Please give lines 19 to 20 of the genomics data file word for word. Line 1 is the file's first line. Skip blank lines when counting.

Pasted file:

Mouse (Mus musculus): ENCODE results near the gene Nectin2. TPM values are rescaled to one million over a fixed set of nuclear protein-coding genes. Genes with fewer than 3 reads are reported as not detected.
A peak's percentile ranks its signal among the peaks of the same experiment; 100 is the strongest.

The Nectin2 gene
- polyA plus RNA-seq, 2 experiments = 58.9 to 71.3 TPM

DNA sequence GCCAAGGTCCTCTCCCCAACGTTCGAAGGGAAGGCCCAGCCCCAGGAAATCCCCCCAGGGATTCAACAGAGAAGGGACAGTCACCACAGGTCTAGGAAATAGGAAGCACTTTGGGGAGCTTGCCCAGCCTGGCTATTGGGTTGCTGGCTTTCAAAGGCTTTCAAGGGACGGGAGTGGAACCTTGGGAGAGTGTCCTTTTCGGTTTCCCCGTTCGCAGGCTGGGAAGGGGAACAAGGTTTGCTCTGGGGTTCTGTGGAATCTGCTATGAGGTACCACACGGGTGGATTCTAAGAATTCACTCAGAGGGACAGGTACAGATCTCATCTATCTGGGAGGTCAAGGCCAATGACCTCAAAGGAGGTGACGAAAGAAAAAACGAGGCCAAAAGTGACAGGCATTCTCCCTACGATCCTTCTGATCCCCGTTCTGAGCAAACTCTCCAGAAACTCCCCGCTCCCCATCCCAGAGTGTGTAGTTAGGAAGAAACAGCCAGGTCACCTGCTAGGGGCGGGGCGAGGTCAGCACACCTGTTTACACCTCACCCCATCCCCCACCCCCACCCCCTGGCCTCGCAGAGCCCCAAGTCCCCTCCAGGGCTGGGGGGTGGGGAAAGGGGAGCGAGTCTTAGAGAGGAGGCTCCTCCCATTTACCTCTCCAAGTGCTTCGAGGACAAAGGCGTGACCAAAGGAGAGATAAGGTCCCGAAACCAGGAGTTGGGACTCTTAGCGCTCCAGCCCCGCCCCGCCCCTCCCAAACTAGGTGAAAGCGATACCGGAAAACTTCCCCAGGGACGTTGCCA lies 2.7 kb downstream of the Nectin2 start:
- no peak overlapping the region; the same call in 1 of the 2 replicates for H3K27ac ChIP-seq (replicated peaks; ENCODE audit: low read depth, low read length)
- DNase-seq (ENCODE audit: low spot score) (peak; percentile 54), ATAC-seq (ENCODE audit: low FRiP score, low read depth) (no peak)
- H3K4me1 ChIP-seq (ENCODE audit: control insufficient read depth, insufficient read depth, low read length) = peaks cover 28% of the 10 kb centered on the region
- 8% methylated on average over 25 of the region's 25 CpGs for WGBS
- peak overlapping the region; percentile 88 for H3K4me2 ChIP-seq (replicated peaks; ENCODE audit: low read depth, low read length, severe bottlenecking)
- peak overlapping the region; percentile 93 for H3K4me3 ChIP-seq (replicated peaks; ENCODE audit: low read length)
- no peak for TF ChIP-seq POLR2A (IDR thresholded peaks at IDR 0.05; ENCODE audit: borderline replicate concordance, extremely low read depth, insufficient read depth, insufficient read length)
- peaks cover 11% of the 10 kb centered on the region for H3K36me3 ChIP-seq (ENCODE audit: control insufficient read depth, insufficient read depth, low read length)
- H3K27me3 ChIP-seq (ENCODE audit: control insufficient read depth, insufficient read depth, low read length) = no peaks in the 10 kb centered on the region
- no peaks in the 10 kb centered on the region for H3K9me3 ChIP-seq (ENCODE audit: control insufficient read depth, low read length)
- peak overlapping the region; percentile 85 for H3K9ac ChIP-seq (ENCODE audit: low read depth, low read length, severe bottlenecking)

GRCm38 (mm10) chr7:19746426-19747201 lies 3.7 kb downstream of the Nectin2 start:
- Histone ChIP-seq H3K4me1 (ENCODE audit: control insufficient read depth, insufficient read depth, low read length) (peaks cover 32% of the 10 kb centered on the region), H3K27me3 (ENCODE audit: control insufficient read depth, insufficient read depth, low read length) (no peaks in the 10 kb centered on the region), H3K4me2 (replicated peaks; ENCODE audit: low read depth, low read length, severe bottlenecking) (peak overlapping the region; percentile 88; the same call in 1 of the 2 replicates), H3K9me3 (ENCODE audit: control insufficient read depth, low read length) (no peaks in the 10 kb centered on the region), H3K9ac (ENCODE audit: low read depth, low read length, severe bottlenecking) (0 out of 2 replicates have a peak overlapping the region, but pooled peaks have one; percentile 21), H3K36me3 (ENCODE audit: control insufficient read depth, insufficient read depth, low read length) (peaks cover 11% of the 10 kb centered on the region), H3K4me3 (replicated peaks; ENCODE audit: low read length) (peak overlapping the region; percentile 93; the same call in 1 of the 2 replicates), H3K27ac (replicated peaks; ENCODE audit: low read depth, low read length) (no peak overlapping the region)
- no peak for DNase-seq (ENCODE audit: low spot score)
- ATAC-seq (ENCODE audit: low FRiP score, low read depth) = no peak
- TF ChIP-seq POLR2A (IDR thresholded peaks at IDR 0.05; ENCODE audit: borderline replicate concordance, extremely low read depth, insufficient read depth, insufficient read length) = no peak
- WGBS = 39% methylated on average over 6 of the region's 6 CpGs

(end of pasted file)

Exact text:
- no peak for DNase-seq (ENCODE audit: low spot score)
- ATAC-seq (ENCODE audit: low FRiP score, low read depth) = no peak